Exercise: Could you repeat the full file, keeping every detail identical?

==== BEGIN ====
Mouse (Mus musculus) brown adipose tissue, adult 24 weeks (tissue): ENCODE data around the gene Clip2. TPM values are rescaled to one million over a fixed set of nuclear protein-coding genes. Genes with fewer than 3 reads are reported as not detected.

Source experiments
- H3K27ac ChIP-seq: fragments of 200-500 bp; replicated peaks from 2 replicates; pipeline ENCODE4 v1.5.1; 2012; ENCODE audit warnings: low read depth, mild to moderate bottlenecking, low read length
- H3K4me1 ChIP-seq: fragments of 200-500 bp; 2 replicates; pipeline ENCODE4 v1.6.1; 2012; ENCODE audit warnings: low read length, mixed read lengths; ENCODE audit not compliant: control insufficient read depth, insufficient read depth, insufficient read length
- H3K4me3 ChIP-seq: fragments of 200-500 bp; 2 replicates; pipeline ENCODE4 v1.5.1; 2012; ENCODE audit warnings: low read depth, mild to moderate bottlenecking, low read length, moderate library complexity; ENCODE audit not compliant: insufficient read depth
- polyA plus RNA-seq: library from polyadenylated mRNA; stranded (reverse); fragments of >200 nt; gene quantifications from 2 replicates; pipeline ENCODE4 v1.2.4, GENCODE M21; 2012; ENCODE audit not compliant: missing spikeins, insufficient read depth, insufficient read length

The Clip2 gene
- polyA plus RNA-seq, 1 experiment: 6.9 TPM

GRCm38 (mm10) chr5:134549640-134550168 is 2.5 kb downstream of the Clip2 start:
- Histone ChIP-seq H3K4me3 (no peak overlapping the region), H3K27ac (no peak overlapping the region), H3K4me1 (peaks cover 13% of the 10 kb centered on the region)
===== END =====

Mouse (Mus musculus) brown adipose tissue, adult 24 weeks (tissue): ENCODE data around the gene Clip2. TPM values are rescaled to one million over a fixed set of nuclear protein-coding genes. Genes with fewer than 3 reads are reported as not detected.

Source experiments
- H3K27ac ChIP-seq: fragments of 200-500 bp; replicated peaks from 2 replicates; pipeline ENCODE4 v1.5.1; 2012; ENCODE audit warnings: low read depth, mild to moderate bottlenecking, low read length
- H3K4me1 ChIP-seq: fragments of 200-500 bp; 2 replicates; pipeline ENCODE4 v1.6.1; 2012; ENCODE audit warnings: low read length, mixed read lengths; ENCODE audit not compliant: control insufficient read depth, insufficient read depth, insufficient read length
- H3K4me3 ChIP-seq: fragments of 200-500 bp; 2 replicates; pipeline ENCODE4 v1.5.1; 2012; ENCODE audit warnings: low read depth, mild to moderate bottlenecking, low read length, moderate library complexity; ENCODE audit not compliant: insufficient read depth
- polyA plus RNA-seq: library from polyadenylated mRNA; stranded (reverse); fragments of >200 nt; gene quantifications from 2 replicates; pipeline ENCODE4 v1.2.4, GENCODE M21; 2012; ENCODE audit not compliant: missing spikeins, insufficient read depth, insufficient read length

The Clip2 gene
- polyA plus RNA-seq, 1 experiment: 6.9 TPM

GRCm38 (mm10) chr5:134549640-134550168 is 2.5 kb downstream of the Clip2 start:
- Histone ChIP-seq H3K4me3 (no peak overlapping the region), H3K27ac (no peak overlapping the region), H3K4me1 (peaks cover 13% of the 10 kb centered on the region)